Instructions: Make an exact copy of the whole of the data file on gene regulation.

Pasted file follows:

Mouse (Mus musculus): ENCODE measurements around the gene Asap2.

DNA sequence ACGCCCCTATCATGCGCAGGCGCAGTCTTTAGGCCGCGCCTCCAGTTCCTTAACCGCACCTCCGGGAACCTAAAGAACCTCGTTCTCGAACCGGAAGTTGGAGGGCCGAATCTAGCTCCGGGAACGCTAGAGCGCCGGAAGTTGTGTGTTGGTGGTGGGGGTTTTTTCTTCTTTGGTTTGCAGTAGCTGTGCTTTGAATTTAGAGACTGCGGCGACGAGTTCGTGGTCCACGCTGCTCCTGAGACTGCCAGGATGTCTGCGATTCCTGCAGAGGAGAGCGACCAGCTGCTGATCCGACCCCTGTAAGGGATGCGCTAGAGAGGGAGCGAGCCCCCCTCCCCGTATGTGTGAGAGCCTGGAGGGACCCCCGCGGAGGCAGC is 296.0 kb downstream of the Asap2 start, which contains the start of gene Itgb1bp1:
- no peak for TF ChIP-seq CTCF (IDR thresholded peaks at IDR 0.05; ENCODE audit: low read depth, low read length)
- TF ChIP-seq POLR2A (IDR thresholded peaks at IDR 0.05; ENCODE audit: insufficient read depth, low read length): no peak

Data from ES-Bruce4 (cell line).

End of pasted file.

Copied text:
Mouse (Mus musculus): ENCODE measurements around the gene Asap2.

DNA sequence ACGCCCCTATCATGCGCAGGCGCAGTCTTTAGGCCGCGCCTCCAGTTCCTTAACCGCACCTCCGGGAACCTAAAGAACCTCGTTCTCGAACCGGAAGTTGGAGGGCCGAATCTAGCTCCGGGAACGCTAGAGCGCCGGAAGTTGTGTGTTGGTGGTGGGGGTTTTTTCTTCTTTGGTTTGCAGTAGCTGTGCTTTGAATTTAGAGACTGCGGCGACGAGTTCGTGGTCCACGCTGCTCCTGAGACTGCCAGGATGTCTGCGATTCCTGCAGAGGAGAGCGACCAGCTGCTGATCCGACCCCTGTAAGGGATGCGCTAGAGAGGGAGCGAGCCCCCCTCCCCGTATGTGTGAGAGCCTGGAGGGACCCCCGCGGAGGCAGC is 296.0 kb downstream of the Asap2 start, which contains the start of gene Itgb1bp1:
- no peak for TF ChIP-seq CTCF (IDR thresholded peaks at IDR 0.05; ENCODE audit: low read depth, low read length)
- TF ChIP-seq POLR2A (IDR thresholded peaks at IDR 0.05; ENCODE audit: insufficient read depth, low read length): no peak

Data from ES-Bruce4 (cell line).